Category Archives: Mosaic Development

My Mosaic Studio

The room I use as my mosaic studio has gone through several reincarnations since we bought this house all those years  ago.

The demolition starts!

When we moved here in 1990, although the house was in good order structurally, it did need a lot of DIY and had to be decorated throughout. The ‘small room’ had Superman wallpaper which was infused with Vicks Vapour Rub! For a long time is was a storage space for all the packing boxes, hoover, ironing board etc. – the usual ‘dumping ground’.

When I went self employed in 2004 it became my home office.  Filing cupboards came in and a long workbench, lots of room to spread out my personnel reports, training courses etc. As I got involved in mosaics in 2007 I had a small shelf where I kept the odd few bits of tiles and glue that I had. Well (and I think you know where I am going with this)…….mosaic materials started to grow and mosaics in progress shared the bench with personnel reports. As I cut back on my professional work the mosaic commissions increased.

Lots of shelving

Time to re-decorate and install some serious storage space. One of the problems is that I need to see everything I have so Alan (my lovely hubby and ‘Mosaic Roadie’) put in open shelves so I was able to store all my mosaic tiles and paraphernalia within view and have easy access. Changes continued over the years with the addition of a re-allocated bookcase and kitchen display unit and of course, mosaic supplies continued to grow.

Following my recent glass-on-glass course I realised it was time for yet another refurbishment so I could have a bit more room for my large sheets of glass.  So Alan stripped the room back to the shell, our friend CJ did a great repair and painting job. We then had a few visits to IKEA.

 

 

The result is a lovely newly decorated, opened up studio. 2 work areas (one for glass, one for traditional mosaic) and I even have a small desk for my computer! It is still a small room but it is amazing how you can fully utilise the space with a bit of creative thinking. I am absolutely delighted with the results and appreciate how lucky I am to have a dedicated work area.

I think I have the perfectly designed studio now and cannot see how it can possibly be improved however………….I am always one to keep my options open!!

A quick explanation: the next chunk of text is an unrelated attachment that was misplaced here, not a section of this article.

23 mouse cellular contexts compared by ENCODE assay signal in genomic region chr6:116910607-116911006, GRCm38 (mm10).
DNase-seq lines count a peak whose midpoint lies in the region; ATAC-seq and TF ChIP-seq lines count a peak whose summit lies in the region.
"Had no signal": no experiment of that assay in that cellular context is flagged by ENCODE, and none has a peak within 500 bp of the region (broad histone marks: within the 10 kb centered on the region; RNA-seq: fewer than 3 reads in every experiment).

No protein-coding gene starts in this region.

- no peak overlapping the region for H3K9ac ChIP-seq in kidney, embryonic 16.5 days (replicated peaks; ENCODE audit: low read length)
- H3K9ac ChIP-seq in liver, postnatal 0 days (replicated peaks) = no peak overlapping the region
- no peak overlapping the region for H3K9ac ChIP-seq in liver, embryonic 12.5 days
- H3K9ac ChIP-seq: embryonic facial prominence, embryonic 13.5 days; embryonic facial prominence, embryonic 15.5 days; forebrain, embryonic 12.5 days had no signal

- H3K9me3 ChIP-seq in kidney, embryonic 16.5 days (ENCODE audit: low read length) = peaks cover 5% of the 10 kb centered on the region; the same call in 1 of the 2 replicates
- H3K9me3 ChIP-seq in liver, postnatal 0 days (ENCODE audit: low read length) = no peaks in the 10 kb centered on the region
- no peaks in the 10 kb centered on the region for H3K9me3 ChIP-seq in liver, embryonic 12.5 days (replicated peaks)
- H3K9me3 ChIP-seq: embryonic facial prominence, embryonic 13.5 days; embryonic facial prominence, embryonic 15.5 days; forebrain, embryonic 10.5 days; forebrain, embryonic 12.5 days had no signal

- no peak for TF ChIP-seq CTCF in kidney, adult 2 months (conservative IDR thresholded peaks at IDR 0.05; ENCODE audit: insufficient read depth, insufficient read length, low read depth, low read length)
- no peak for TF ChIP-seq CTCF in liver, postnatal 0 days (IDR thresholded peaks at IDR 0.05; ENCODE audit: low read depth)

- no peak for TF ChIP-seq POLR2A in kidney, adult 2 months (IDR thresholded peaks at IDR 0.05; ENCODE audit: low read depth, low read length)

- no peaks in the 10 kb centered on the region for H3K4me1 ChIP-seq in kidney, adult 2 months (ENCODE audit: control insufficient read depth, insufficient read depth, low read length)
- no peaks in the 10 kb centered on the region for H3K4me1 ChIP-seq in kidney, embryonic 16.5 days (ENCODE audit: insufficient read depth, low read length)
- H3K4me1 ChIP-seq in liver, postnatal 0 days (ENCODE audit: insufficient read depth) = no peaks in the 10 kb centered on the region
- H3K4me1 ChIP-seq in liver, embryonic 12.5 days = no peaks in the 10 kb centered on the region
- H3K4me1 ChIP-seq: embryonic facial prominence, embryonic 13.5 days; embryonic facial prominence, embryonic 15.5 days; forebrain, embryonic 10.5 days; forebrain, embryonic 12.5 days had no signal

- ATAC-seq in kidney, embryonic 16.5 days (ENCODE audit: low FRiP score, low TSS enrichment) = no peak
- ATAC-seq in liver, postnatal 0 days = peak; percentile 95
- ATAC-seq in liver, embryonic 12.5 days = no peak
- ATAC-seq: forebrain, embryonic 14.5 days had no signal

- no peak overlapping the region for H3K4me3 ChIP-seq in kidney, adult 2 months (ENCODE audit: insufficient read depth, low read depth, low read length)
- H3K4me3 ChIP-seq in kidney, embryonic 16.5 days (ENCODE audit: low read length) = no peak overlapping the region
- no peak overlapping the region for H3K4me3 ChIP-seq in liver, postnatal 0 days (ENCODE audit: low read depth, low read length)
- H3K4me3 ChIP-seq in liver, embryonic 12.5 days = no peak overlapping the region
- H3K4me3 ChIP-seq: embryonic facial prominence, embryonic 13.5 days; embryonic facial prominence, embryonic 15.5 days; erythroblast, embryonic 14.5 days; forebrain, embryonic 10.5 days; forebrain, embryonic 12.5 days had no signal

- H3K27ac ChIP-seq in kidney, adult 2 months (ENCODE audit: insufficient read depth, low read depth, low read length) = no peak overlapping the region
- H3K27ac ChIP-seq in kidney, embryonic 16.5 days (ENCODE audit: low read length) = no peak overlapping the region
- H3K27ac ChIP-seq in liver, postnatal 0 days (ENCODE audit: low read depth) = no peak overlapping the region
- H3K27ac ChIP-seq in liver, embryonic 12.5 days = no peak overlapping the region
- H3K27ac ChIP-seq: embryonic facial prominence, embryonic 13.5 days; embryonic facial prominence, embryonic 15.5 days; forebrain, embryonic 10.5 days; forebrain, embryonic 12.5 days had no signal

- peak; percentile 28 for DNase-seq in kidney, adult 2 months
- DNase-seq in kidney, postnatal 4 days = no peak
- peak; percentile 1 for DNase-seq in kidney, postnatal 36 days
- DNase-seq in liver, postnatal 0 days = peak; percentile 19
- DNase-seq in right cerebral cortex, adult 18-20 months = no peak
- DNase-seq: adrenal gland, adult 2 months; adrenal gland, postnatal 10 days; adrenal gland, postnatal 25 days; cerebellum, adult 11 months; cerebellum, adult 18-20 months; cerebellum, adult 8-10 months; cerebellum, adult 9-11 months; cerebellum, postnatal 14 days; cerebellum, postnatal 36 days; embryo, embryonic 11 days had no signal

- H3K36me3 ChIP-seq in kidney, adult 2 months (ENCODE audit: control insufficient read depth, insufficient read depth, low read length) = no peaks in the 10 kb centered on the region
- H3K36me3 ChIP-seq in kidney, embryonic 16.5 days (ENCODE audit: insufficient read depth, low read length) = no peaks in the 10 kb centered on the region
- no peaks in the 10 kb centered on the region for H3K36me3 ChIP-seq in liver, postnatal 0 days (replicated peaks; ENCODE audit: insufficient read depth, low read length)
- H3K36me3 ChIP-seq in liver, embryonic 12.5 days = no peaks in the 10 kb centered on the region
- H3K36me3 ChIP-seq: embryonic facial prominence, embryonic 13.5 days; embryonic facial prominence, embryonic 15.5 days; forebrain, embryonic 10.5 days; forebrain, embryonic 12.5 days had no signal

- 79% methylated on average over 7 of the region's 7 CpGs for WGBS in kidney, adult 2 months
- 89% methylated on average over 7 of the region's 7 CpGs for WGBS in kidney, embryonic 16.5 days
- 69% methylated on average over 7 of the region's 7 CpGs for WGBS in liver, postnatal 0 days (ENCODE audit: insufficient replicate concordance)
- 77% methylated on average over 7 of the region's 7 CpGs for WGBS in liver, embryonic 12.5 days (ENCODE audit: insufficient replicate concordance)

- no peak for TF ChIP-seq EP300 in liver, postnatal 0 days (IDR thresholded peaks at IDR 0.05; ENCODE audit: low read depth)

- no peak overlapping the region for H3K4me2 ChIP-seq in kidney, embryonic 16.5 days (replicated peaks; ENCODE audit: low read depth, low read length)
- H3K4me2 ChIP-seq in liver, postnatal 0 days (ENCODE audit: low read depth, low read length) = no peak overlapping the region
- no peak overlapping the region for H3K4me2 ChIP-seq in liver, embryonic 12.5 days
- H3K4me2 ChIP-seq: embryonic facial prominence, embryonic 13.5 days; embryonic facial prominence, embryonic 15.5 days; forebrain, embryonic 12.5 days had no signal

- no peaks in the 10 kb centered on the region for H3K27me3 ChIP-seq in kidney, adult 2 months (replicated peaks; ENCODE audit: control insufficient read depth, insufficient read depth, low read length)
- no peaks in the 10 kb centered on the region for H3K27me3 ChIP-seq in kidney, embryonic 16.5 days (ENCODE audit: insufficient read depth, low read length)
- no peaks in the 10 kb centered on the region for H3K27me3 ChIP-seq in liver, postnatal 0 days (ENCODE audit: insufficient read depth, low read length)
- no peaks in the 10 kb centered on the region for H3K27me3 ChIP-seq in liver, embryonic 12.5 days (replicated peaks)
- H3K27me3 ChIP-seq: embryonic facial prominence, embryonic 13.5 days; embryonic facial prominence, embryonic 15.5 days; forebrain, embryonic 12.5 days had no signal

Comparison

A celebratory drink then back to mosaic work.

 

 

Mosaic Lessons for Beginners.

Although we are only a quarter way through 2018 I have already given mosaic lessons to 10 beginners.

I run a one day Beginners’ Mosaic Lesson, not on a regular basis but ad-hoc as and when people request them.  Once someone is interested and a suitable date confirmed, then I will see if other people would like to join. I have built up a small waiting list and I also go onto the local Facebook Groups.

Phil with his allotment number

I stated giving lessons a few years ago when people said they liked my mosaics and would I show them how to get started.  I have done a lot of training in my past professional life so am not daunted by  running lessons. Over the years the format has been tweaked and changed and at last I can say I am confident I have the correct format.

In doing a one day lesson there have been a few problem areas that I have struggled to get right. Firstly, some people are a bit over ambitious – they go on the internet (which is a wonderful thing but……) see all the lovely mosaic art and assume they will be able to achieve those results in a day.  Some can but others can’t – the more complex a piece is, the more cutting required – and that is the hard/fiddly bit. Until they start on their piece it is difficult for me to judge how easy they are going to find it, by which time they may already have in mind a very complex design.

Gilly & Claire

Secondly, I used to have a huge range of ‘base’ materials for people to select from, all different shapes and sizes. I did this because I wanted people to see the range of items that can be mosaiced. However, this often gave the problem of too much choice – where do I start, indoor or outdoor, decorative or functional? And this was before they even thought of a design. Also, people like to go big and then found they ran out of time. Ideally the aim is to go home with a completed mosaic.

Thirdly, in order for the mosaic to be complete, it needs to be grouted. To make a mosaic, give it time to dry, settle and then to grout and clean it is a big ask in one day. Should people come back another time, should it be a 2 day course, should I demonstrate grouting and they do it later at home? All my lessons always ran over time. People were wanting to stay to finish, which was not a problem but…… as it was every lesson there was obviously a common factor involved – it must be me!!

Sue and sister Fiona